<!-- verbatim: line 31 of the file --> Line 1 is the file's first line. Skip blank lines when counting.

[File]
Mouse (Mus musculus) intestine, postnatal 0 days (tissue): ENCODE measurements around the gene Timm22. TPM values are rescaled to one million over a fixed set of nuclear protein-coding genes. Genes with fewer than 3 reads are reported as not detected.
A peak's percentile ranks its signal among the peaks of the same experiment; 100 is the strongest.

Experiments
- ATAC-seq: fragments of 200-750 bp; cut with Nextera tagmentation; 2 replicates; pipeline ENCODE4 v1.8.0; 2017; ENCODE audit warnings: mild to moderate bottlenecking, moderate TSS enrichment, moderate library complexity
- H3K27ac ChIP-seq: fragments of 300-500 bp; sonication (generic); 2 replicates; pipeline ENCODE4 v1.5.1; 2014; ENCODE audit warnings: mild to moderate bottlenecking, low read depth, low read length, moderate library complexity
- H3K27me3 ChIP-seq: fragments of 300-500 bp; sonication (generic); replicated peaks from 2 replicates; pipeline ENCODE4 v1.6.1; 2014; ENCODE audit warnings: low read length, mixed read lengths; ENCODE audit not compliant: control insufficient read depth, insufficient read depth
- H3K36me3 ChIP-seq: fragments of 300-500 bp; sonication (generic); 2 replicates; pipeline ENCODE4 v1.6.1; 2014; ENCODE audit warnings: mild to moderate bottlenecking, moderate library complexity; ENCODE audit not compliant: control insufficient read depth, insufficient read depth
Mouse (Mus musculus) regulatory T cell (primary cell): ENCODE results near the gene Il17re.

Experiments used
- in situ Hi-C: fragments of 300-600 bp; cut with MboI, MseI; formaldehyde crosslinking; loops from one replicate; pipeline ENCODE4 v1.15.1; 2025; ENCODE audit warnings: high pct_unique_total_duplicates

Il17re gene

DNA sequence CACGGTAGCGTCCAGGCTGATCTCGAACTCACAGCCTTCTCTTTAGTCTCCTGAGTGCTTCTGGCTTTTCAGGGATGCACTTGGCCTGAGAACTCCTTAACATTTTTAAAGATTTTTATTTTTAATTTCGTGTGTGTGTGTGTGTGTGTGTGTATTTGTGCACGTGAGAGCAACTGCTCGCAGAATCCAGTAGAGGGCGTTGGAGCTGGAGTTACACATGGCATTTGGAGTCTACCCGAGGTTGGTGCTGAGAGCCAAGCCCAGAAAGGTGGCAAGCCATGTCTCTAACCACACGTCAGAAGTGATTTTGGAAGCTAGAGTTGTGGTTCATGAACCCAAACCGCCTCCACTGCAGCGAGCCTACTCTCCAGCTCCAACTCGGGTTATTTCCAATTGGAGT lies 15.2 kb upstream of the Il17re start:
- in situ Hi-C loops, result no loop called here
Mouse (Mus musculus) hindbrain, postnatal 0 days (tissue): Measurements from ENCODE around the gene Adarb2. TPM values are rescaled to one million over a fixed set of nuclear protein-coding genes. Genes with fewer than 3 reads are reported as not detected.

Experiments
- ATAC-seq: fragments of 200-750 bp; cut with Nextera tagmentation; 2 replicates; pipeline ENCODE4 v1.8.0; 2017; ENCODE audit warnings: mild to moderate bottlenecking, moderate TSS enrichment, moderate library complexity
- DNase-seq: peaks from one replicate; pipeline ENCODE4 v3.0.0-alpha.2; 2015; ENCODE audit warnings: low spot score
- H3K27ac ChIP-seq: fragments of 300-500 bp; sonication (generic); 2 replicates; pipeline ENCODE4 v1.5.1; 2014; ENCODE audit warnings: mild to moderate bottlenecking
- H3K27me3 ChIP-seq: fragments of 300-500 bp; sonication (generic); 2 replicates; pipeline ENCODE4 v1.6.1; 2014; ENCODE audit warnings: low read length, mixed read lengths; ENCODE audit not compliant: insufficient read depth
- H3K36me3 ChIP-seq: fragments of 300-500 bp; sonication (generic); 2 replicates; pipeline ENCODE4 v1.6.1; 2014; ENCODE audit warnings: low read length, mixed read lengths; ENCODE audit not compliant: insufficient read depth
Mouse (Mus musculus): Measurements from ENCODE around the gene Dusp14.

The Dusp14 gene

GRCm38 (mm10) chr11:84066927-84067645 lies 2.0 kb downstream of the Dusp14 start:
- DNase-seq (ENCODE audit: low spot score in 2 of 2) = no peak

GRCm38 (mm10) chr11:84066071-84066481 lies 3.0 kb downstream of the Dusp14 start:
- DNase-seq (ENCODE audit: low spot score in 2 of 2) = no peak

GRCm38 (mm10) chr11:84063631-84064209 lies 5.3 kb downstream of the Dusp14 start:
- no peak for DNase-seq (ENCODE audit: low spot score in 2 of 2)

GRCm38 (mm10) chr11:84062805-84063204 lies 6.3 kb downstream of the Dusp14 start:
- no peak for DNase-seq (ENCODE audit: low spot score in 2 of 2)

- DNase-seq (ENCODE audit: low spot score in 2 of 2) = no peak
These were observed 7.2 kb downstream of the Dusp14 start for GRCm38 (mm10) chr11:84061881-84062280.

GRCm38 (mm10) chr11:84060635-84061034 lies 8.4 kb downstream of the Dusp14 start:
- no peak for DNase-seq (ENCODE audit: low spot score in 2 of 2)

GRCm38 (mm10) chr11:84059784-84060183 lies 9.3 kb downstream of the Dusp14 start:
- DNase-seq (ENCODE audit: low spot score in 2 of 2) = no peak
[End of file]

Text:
- DNase-seq (ENCODE audit: low spot score in 2 of 2) = no peak